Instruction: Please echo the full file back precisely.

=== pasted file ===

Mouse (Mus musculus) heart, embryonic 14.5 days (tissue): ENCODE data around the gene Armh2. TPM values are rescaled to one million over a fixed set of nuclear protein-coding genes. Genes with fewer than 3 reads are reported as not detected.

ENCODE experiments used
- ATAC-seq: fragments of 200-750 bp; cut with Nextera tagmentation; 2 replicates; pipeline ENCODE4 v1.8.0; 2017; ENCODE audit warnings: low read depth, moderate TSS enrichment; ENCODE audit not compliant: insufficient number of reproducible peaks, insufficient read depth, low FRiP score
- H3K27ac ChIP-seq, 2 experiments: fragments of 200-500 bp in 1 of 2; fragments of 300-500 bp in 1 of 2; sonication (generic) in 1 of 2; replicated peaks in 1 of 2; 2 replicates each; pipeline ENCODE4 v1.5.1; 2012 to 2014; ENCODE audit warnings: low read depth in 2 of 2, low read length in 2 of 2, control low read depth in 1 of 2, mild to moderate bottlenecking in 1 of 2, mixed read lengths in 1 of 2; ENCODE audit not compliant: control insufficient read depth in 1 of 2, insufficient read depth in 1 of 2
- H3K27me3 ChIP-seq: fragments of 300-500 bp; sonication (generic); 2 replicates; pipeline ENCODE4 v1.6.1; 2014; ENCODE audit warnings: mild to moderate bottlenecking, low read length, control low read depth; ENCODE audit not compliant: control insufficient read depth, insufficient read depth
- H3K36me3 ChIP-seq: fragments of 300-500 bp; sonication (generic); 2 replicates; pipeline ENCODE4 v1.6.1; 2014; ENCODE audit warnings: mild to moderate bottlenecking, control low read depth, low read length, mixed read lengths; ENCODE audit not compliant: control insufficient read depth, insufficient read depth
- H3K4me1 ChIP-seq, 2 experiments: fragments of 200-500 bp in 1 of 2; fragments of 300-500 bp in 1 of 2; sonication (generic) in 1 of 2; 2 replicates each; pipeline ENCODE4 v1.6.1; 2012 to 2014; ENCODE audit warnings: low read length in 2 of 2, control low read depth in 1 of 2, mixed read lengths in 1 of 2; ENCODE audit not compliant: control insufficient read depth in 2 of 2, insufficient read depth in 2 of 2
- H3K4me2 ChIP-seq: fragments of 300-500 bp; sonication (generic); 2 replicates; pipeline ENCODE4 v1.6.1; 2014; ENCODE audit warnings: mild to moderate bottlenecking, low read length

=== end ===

Mouse (Mus musculus) heart, embryonic 14.5 days (tissue): ENCODE data around the gene Armh2. TPM values are rescaled to one million over a fixed set of nuclear protein-coding genes. Genes with fewer than 3 reads are reported as not detected.

ENCODE experiments used
- ATAC-seq: fragments of 200-750 bp; cut with Nextera tagmentation; 2 replicates; pipeline ENCODE4 v1.8.0; 2017; ENCODE audit warnings: low read depth, moderate TSS enrichment; ENCODE audit not compliant: insufficient number of reproducible peaks, insufficient read depth, low FRiP score
- H3K27ac ChIP-seq, 2 experiments: fragments of 200-500 bp in 1 of 2; fragments of 300-500 bp in 1 of 2; sonication (generic) in 1 of 2; replicated peaks in 1 of 2; 2 replicates each; pipeline ENCODE4 v1.5.1; 2012 to 2014; ENCODE audit warnings: low read depth in 2 of 2, low read length in 2 of 2, control low read depth in 1 of 2, mild to moderate bottlenecking in 1 of 2, mixed read lengths in 1 of 2; ENCODE audit not compliant: control insufficient read depth in 1 of 2, insufficient read depth in 1 of 2
- H3K27me3 ChIP-seq: fragments of 300-500 bp; sonication (generic); 2 replicates; pipeline ENCODE4 v1.6.1; 2014; ENCODE audit warnings: mild to moderate bottlenecking, low read length, control low read depth; ENCODE audit not compliant: control insufficient read depth, insufficient read depth
- H3K36me3 ChIP-seq: fragments of 300-500 bp; sonication (generic); 2 replicates; pipeline ENCODE4 v1.6.1; 2014; ENCODE audit warnings: mild to moderate bottlenecking, control low read depth, low read length, mixed read lengths; ENCODE audit not compliant: control insufficient read depth, insufficient read depth
- H3K4me1 ChIP-seq, 2 experiments: fragments of 200-500 bp in 1 of 2; fragments of 300-500 bp in 1 of 2; sonication (generic) in 1 of 2; 2 replicates each; pipeline ENCODE4 v1.6.1; 2012 to 2014; ENCODE audit warnings: low read length in 2 of 2, control low read depth in 1 of 2, mixed read lengths in 1 of 2; ENCODE audit not compliant: control insufficient read depth in 2 of 2, insufficient read depth in 2 of 2
- H3K4me2 ChIP-seq: fragments of 300-500 bp; sonication (generic); 2 replicates; pipeline ENCODE4 v1.6.1; 2014; ENCODE audit warnings: mild to moderate bottlenecking, low read length